Posts by Megan Sneesby - Sydney

Vegemite spotlights everyday idols in ‘Toast of a Nation’ campaign

False idols like fame and money compound and perpetuate anxiety: The disparity between real life and the perceived ideal can make people feel they are going in the wrong direction. The idea behind a new campaign from Vegemite is that it’s the many unheralded people living meaningful lives who are the true heroes and role models, capable of inspiring others to adopt more realistic and fulfilling aspirations and sources of happiness.

The iconic Australian spread is inviting Australians to share the stories and achievements of “everyday Australians, doing extraordinary things.” Vegemite’s “Toast of a Nation” integrated campaign includes a nationwide tour, TV, online documentaries and social media components, all encouraging every Aussie to “have a crack.” One commercial , for example, spotlights “Phiggles the flying scientist,” a retiree who learned to fly and now spends a few months each year traveling to remote communities around the country to teach science to kids.

Brands like Vegemite understand that defining a positive role in society benefits the bottom line and also helps make the world a better, less anxious place. The question for marketers is what sort of world do you want to live in—and what are you doing about it?

Two-pronged Australian anti-smoking effort creates and also reduces anxiety

Sporadic attempts to quit can cause smokers much conflict and anxiety. When designing a communications program to elicit behavioral change, this raises the question as to the most effective approach: scare tactics or positive reinforcement? Do we need to trade off between creating further anxiety through fear vs. reducing it through encouragement? Research has found that negative content is remembered more readily—since it tends to produce higher levels of arousal and viewer attention than positive content—while a huge body of evidence suggests that positive reinforcement is more effective in achieving lasting behavioral modification.

This conundrum is resolved by a recent anti-smoking campaign from the Australian government. Provocative TV advertising reminds viewers that “Every cigarette brings cancer closer,” illustrating the warning that “At any time, your smoker’s cough can become smoker-with-lung-cancer’s cough.” But elsewhere on the street, smokers receive positive motivation from outdoor ads with the message “Every cigarette you don’t smoke is doing you good,” espousing both the immediate and longer-term health benefits of quitting. Anxiety isn’t a one-way street. You can leverage it to draw attention to an issue and at the same time encourage change through positive reinforcement.

Virgin Mobile and NAB leverage the idea that breaking up is hard to do

In positive psychology, anxiety is described as the mental state that results from a challenge for which the subject has insufficient coping skills. So it’s no surprise that consumers get anxious about the perceived difficulty of breaking up their contractual obligations for better deals. In Australia, Virgin Mobile is leveraging this truth with the integrated campaign “Switcheroo,” encouraging consumers to boldly take control and break up their bad telco relationships for a better deal with Virgin.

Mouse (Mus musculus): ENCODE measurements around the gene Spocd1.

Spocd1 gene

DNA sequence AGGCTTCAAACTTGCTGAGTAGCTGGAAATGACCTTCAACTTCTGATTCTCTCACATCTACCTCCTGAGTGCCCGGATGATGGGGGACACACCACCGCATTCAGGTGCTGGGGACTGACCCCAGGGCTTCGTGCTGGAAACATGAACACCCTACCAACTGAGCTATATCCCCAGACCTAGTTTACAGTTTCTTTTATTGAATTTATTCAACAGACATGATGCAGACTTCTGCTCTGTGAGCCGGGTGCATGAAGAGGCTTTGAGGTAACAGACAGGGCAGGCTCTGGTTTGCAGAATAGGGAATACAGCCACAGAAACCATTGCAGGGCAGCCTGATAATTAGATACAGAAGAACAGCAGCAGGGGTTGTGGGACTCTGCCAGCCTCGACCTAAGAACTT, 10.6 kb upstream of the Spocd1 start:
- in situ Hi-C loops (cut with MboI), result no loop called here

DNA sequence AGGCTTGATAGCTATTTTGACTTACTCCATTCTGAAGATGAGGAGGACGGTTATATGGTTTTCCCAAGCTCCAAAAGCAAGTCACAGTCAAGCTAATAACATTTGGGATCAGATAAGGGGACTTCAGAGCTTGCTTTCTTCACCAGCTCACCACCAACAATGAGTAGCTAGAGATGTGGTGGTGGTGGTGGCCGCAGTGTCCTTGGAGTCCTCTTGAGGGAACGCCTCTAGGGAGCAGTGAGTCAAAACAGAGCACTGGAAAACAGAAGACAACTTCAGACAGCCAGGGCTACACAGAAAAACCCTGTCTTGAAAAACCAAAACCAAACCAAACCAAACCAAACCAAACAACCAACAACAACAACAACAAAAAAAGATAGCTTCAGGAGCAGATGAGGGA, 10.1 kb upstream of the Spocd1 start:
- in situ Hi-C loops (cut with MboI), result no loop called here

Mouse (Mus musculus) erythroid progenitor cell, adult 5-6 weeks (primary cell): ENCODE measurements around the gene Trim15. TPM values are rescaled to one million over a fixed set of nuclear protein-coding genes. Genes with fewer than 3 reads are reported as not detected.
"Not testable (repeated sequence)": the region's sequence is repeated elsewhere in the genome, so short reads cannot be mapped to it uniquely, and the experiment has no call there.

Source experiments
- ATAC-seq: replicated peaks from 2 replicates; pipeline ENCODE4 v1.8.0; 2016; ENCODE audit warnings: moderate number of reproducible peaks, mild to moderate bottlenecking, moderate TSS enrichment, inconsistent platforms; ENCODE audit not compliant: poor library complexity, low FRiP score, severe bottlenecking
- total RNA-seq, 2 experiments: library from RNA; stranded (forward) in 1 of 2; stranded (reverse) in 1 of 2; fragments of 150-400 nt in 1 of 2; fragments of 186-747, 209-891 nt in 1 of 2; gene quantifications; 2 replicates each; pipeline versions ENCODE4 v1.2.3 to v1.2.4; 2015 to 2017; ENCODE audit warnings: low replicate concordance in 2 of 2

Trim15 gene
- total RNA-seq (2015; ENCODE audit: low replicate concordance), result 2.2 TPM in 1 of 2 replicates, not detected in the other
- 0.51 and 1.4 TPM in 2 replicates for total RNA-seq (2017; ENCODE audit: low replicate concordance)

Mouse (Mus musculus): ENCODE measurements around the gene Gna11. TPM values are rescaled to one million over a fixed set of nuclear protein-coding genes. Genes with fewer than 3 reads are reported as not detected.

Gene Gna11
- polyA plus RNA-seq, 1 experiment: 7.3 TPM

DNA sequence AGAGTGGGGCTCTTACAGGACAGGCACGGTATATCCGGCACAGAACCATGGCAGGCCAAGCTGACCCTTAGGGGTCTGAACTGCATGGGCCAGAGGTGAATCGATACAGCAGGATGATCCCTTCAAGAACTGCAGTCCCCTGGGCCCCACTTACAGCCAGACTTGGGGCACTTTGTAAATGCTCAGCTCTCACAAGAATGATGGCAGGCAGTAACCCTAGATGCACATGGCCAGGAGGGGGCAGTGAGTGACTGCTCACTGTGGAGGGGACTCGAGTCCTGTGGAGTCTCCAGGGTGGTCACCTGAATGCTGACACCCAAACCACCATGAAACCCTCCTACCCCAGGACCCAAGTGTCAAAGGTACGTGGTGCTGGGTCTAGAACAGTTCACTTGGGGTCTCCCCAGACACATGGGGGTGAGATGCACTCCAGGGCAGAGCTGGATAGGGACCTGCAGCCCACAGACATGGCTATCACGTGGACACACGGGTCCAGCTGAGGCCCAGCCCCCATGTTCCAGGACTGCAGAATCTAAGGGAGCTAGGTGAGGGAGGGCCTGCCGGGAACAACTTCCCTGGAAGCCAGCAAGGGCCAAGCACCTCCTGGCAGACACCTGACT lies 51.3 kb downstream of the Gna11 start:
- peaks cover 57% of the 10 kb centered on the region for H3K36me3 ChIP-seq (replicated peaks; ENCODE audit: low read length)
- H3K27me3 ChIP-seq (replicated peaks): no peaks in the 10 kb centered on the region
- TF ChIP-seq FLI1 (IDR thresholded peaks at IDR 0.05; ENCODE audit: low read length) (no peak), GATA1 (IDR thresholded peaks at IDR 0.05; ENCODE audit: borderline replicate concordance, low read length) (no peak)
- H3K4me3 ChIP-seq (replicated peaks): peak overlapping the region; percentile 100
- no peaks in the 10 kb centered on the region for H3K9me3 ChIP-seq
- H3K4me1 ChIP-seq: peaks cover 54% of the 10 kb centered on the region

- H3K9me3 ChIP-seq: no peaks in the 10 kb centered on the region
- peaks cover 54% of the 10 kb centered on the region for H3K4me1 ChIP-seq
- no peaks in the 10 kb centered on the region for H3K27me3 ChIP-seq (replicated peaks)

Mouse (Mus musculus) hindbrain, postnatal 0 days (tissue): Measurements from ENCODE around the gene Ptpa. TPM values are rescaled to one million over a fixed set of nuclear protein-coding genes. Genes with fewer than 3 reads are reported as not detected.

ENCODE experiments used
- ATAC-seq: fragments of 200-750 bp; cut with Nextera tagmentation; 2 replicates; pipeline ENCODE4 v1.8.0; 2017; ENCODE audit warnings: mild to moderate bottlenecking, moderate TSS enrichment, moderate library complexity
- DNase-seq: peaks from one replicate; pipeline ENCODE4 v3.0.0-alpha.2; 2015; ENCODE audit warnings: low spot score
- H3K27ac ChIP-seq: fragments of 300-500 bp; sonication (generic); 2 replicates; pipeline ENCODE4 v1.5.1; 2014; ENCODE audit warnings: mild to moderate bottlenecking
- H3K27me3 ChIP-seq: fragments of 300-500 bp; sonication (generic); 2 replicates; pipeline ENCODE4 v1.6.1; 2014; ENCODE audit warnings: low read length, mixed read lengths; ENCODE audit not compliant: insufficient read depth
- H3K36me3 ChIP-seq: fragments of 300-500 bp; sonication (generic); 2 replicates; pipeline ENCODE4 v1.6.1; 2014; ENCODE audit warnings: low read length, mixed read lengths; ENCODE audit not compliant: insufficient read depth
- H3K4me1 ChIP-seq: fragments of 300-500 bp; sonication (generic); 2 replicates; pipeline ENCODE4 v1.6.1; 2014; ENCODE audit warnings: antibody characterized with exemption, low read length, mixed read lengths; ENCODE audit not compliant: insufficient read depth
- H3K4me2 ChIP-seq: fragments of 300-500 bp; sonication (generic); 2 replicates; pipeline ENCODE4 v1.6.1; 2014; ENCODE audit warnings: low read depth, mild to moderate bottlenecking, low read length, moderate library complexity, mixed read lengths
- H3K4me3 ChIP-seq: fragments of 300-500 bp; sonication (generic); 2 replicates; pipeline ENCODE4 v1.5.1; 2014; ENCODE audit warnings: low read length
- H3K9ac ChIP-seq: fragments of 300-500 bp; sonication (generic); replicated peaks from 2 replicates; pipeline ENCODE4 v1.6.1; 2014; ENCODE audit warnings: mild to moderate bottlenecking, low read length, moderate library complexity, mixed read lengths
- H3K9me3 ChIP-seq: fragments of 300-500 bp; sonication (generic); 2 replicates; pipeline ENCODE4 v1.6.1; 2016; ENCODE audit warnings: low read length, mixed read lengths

As part of the campaign, Virgin declared the day after Valentine’s as Break Up Day, announcing a $100 credit for people who bring their phone and do the Switcheroo to Virgin Mobile by the end of March. In Sydney, the offer was promoted by hunky men in Speedos with “We make breaking up easy” written on their chests. By encouraging consumers to feel empowered, the campaign helps them get over their hesitation to change the status quo.

Meanwhile, National Australia Bank (which goes by NAB) took the occasion of Valentine’s Day for a novel social campaign promoting its breakup with a consortium of several other banks. links to various videos, including the writing of a tongue-in-cheek breakup letter and various stunts (e.g., barbershop-style singers interrupt a banker’s luncheon to deliver a tuneful goodbye). In this case, NAB positions itself as the empowered party, showing consumers that the bank itself represents a break from the status quo.

Havaianas brings communities together for Australia Day causes

The saying “A trouble shared is a trouble halved” suggests that the antidote to worry and fear is having support and community around you. Australians call this “mateship,” and as a country prone to natural disasters, it’s a value held in high esteem. Every Australia Day (Jan. 26), Havaianas prompts communities to come together, eschewing the traditional approach of pushing one-way product messages.

As part of the Havaianas Thong Challenge (“thong” means “flip-flop” in Australia), thousands of Australians at beaches nationwide compete to create the longest line of airbeds (inflatables shaped like the sandals). This year, almost 7,000 people participated in five teams. The event is a fundraiser, and by donating the money raised to causes such as the Queensland Flood Relief appeal and local Surf Life Saving clubs, the Thong Challenge has created new levels of meaning for the brand, allowing people to experience and interact with it in a new and mutually beneficial way.

Given that Australia has survived devastating floods, fires and cyclones in just the last few months, creating much anxiety, brands could do well to take heed and find ways to provide equally meaningful brand experiences.

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